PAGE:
Javy bests Reds nemesis for walk-off win

Báez enters off bench, hits first pitch from Garrett to cap Cubs' comeback

July 27th, 2021

CHICAGO -- wasted no time. The Cubs’ star shortstop grabbed a bat, emerged from the dugout and lifted his team to a walk-off win on Monday night, as Wrigley Field shook and trade rumors continued to swirl around the franchise.

Báez ripped the first pitch he saw from Reds closer to deep center field, where the baseball dropped to the grass to give Chicago a 6-5 win in the bottom of the ninth inning. The shortstop walked slowly out of the box, letting out some shouts and eventually slamming his bat to the ground as he made his way up the first-base line.

"That's kind of all you can ask for, as far as a moment in baseball," Cubs infielder said.

Hoerner started the night at shortstop for the Cubs in place of Báez, who was held out due to a bruised left heel sustained in the previous game. Typically, manager David Ross stays away from players in such situations.

There was no denying Báez this moment.

"You guys know Javy," Cubs starter said with a grin. "He's the ultimate gamer. He always wants to be out there, so there was no way of keeping him out of the box."

With one out, the bases loaded and the game caught in a 5-5 deadlock, Reds manager David Bell turned to Garrett with Rafael Ortega due up for Chicago. Inside the Cubs' dugout, Báez already had a helmet on and was pacing back and forth a few steps from Ross.

There is plenty of history between Garrett and Báez, too.

"Just two highly, highly competitive guys," Bell said. "And both very, very good, great baseball players. There’s a lot of emotions in this game, and to me, why add anything more to it? It might just be as simple as that."

Back on May 19, 2019, Báez got heated with the Reds’ lefty and there was a benches-clearing episode in Cincinnati. This season on May 1, Báez leaped over the dugout railing at Great American Ball Park and challenged Garrett to come at him after the pitcher celebrated a strikeout of Anthony Rizzo.

And back on July 4, when the Cubs were in the midst of an 11-game losing streak, Garrett did a sweeping motion on the mound after recording the final out of a 3-2 loss for Chicago.

Neither Báez nor Garrett met with the media via Zoom after the game.

"It is a team sport," Hoerner said. "But the pitcher-hitter, one-on-one confrontation is a very real thing, and especially when there's history like that. It's just that much more special. It's incredibly fun to watch. He's a special player."

Earlier in the night, Rizzo launched a two-run homer in the first and Willson Contreras added a game-tying shot in the eighth. The comeback to pull the game even late happened after word spread that lefty Andrew Chafin had been traded to the A's.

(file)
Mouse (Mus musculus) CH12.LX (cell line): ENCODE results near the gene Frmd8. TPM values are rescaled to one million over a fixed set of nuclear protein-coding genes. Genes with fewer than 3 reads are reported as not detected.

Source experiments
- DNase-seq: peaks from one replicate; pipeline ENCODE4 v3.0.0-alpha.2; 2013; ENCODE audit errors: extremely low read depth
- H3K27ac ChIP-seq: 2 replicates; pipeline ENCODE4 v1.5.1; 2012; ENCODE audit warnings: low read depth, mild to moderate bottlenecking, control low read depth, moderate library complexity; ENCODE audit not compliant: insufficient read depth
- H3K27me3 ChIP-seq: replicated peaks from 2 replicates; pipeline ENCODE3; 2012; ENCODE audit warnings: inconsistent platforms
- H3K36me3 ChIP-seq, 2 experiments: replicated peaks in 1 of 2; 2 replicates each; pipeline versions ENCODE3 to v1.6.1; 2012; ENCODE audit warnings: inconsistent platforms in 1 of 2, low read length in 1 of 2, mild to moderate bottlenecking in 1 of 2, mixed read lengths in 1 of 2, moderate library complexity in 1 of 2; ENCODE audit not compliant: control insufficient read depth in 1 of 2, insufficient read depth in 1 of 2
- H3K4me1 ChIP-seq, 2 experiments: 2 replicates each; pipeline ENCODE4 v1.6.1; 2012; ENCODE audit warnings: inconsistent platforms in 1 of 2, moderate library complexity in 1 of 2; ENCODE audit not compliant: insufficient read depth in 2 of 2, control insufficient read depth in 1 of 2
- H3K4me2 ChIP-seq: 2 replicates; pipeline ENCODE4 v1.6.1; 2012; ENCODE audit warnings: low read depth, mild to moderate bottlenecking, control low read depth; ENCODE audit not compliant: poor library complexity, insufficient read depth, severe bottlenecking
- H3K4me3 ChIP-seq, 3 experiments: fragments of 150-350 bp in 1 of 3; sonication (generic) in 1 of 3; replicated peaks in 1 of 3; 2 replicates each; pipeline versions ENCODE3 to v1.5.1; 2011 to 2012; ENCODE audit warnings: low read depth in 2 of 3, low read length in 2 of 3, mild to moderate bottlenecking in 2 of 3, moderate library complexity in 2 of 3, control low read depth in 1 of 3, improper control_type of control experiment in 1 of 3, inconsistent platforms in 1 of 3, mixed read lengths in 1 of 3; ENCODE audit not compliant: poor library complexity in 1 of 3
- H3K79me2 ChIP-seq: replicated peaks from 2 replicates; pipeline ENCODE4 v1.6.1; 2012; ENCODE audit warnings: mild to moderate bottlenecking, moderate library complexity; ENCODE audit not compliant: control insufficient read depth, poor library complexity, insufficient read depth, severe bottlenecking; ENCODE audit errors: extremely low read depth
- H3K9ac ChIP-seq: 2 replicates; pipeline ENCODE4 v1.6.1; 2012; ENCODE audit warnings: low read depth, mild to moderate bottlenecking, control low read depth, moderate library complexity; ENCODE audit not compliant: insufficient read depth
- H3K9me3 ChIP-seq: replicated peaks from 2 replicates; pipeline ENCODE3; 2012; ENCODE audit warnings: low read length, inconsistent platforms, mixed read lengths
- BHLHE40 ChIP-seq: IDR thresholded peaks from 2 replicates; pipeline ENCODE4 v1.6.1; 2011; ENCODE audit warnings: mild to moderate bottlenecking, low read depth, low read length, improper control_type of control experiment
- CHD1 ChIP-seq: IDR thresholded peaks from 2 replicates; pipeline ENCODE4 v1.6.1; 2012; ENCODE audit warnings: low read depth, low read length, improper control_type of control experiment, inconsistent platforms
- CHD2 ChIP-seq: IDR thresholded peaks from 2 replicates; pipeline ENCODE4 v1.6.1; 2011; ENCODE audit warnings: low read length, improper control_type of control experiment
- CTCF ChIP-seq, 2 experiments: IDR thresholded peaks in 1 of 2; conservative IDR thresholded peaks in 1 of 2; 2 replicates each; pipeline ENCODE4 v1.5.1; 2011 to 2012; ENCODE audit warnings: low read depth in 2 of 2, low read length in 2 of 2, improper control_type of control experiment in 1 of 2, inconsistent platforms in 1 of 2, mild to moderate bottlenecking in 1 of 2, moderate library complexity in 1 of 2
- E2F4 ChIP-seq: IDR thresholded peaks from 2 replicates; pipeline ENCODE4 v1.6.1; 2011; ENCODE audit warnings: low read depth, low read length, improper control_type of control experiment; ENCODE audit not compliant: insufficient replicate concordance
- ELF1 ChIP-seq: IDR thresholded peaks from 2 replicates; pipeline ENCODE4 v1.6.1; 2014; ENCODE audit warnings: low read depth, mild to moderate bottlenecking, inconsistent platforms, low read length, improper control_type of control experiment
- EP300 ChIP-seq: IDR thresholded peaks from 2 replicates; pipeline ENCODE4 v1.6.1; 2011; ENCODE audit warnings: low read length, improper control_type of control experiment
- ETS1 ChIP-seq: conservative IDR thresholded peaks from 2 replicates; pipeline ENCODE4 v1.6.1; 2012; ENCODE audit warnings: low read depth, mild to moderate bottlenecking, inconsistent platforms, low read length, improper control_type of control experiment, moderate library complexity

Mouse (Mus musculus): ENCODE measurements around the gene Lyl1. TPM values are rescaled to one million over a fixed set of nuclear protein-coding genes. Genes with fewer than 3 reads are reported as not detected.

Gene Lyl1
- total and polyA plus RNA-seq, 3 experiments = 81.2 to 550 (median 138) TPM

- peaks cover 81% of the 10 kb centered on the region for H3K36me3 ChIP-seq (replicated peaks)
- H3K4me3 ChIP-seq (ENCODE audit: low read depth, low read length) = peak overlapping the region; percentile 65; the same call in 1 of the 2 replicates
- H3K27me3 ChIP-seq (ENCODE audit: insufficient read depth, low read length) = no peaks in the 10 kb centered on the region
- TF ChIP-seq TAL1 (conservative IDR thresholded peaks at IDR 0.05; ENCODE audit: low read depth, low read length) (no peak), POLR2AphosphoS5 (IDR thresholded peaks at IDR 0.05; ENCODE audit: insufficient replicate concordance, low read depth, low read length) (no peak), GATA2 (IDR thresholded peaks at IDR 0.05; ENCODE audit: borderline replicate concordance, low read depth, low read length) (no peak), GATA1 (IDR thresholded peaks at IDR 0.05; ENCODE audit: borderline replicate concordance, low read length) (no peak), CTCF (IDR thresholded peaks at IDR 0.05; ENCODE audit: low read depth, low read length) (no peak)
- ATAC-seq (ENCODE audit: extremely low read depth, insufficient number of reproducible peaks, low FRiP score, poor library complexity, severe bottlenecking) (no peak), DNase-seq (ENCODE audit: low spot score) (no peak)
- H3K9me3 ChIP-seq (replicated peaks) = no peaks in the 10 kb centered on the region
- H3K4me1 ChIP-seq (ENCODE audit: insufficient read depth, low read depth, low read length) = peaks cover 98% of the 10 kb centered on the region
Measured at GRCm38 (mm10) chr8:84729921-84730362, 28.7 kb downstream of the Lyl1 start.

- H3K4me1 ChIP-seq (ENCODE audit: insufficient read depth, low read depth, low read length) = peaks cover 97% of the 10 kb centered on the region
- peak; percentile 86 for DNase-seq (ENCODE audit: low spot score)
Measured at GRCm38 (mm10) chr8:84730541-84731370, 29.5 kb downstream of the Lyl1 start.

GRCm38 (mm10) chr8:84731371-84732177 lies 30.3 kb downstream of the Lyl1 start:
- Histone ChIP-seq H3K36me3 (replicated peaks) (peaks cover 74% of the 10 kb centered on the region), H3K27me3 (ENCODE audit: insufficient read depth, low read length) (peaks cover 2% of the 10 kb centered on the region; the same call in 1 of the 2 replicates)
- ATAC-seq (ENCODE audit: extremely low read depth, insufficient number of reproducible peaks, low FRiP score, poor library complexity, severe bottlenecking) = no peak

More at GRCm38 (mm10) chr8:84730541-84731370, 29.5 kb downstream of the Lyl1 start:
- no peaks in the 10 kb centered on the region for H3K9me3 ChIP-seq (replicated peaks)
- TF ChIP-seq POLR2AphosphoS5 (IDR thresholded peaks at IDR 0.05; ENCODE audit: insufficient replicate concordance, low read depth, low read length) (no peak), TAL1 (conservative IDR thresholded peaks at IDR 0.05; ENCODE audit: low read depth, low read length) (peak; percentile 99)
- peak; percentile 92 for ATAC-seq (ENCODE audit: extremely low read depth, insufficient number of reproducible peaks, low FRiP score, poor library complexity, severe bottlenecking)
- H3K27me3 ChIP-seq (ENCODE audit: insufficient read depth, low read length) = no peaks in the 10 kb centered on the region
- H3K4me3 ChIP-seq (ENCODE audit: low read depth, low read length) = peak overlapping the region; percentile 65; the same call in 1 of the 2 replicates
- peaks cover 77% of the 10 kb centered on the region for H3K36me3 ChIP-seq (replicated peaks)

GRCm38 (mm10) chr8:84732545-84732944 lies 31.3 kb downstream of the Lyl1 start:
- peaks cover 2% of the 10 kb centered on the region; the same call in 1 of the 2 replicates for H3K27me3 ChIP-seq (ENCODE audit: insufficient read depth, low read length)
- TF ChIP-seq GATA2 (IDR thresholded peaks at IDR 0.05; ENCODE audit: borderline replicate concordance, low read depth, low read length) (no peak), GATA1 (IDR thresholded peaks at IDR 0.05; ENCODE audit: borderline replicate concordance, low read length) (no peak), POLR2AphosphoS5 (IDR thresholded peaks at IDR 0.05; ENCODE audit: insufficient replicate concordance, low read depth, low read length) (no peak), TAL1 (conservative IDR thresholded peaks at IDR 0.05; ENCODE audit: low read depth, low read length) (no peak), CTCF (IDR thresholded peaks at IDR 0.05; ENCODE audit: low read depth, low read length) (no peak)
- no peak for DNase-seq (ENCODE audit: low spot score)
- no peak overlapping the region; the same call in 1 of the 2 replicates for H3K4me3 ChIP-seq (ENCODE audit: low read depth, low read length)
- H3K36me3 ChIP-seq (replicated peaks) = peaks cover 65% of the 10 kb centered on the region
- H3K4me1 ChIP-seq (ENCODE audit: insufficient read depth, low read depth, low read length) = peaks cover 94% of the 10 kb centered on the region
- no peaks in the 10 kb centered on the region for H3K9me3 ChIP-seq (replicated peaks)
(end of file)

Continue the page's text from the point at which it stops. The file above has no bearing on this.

This is a time of uncertainty for the Cubs, who have multiple players -- Rizzo, Báez and Kris Bryant among them -- poised for free agency, making them potential trade chips ahead of Friday's Trade Deadline.

Reality is setting in not only for Cubs fans, but inside the clubhouse.

"If it were to happen," Hendricks said, "I think it's definitely going to be somewhat of a shock and it's going to take a little time to adjust for someone being gone -- whoever it may be.

"There are guys that have been here for a long time and have had a huge impact on this organization."

That includes Báez -- El Mago -- himself. Dating back to the rise of this Cubs core, he has pulled countless tricks out of his bag, helping the franchise erase its 108-year World Series drought and giving fans one of the game's most electric players.

He did it again.

"The bruise on his heel is pretty real," Ross said. "It just worked out that [Báez] was the last piece we had left, and it lined up really nicely."

Báez was spitting sunflower seeds and already barking at Garrett as he stepped into the box. The lefty fired an outside slider, which met the shortstop’s bat and then soared beyond the reach of center fielder Shogo Akiyama to set off a frenzied scene at the Friendly Confines.

As Báez yelled on his walk up the first-base line, he gripped the knob of his bat with his right hand and the barrel with his left. The shortstop then mocked the sweeping motion previously displayed by Garrett.

After slamming the bat to the ground -- Garrett picked it up and tossed it away as an umpire stepped in his path -- Báez motioned for the pitcher to leave the field. He tossed his helmet behind his head, and violently untucked his jersey as teammates arrived to swarm him.

Before leaving the diamond, Báez held both arms wide and then held up one finger.

"One pitch," Hendricks said. "Gets the job done. That's just who he is. I've been so lucky to play with him and see the unbelievable things he does."